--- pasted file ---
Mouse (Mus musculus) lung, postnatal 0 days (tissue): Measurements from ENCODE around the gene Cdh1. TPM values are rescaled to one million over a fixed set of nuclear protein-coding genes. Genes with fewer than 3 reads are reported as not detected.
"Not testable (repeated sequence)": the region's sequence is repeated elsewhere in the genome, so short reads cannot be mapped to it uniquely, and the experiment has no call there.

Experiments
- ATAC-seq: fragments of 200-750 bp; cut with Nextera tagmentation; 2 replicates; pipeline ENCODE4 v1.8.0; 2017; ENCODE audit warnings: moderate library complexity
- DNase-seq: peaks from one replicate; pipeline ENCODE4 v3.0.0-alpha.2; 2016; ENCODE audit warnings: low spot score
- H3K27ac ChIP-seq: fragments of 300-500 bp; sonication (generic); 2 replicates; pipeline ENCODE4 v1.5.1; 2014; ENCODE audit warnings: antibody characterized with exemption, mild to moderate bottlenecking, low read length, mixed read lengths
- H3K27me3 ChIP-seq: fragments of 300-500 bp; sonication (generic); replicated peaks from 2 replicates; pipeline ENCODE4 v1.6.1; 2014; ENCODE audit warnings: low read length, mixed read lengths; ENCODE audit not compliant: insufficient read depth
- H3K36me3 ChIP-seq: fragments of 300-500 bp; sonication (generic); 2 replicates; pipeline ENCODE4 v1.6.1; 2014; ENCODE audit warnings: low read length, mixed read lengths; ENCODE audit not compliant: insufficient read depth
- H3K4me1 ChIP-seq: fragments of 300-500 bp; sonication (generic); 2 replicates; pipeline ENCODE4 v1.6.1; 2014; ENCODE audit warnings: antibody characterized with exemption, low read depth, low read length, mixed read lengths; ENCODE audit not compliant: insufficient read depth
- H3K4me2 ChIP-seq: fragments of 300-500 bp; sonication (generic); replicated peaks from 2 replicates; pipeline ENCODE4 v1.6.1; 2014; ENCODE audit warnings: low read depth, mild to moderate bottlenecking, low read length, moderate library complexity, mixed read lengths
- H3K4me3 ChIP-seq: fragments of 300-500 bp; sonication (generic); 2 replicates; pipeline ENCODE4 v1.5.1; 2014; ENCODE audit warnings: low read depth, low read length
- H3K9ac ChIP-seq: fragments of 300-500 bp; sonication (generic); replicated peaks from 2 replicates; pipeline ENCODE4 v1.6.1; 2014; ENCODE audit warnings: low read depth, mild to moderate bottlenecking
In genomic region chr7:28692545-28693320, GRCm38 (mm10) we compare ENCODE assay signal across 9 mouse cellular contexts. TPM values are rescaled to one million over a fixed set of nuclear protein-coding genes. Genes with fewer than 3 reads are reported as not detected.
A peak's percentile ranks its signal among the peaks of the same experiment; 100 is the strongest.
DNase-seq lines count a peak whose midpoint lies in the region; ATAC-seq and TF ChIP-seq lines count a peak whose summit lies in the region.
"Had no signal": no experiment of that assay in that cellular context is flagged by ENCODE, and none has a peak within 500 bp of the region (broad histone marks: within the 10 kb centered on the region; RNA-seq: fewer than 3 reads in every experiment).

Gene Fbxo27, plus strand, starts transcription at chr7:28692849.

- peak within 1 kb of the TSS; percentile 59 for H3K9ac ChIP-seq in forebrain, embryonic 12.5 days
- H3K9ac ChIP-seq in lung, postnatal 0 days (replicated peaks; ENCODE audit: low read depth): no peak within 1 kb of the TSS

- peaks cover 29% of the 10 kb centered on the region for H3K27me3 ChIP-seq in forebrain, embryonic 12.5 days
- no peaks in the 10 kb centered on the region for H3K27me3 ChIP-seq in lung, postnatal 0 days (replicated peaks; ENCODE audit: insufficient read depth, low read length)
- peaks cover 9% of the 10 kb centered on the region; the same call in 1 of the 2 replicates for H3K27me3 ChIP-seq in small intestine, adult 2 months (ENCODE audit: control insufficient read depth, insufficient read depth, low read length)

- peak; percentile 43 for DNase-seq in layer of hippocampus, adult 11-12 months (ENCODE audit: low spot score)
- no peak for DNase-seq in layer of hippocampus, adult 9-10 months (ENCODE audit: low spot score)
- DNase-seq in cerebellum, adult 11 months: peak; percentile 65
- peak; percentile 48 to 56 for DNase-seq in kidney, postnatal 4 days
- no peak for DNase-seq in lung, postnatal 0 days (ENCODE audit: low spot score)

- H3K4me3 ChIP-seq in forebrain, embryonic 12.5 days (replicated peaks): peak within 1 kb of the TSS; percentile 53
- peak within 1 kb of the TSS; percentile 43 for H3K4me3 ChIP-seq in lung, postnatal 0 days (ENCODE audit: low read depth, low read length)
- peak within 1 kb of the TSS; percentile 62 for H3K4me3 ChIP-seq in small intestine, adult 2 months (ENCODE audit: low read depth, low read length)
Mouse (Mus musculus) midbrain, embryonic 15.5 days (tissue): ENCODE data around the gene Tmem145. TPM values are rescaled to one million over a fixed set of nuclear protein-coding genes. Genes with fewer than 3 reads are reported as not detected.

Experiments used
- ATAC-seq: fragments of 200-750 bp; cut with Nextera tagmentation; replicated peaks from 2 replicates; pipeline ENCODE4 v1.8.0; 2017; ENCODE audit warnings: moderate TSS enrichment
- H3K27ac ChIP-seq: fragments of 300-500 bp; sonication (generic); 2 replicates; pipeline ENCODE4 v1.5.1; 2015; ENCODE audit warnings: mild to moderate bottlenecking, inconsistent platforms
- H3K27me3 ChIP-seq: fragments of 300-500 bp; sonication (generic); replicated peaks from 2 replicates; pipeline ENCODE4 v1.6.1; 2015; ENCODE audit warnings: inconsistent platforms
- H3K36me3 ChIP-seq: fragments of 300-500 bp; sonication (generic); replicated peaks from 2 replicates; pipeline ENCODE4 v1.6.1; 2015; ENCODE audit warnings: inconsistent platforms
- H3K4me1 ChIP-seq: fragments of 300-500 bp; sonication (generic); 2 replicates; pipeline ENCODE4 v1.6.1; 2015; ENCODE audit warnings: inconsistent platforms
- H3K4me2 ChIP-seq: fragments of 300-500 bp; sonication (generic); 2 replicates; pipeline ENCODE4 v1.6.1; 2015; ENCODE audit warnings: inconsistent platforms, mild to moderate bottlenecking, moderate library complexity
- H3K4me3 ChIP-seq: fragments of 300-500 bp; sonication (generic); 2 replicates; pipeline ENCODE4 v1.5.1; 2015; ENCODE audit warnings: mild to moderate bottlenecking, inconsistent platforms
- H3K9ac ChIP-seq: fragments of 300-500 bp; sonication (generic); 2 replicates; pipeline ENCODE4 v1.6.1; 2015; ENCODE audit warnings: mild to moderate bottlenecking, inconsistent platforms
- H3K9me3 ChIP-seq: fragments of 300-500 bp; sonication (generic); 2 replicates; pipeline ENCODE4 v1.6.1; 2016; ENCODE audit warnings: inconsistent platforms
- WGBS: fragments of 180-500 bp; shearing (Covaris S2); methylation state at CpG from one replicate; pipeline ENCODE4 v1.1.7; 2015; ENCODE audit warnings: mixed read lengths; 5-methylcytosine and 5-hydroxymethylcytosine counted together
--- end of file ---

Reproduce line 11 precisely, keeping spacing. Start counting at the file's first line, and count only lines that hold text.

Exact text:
- H3K4me3 ChIP-seq: fragments of 300-500 bp; sonication (generic); 2 replicates; pipeline ENCODE4 v1.5.1; 2014; ENCODE audit warnings: low read depth, low read length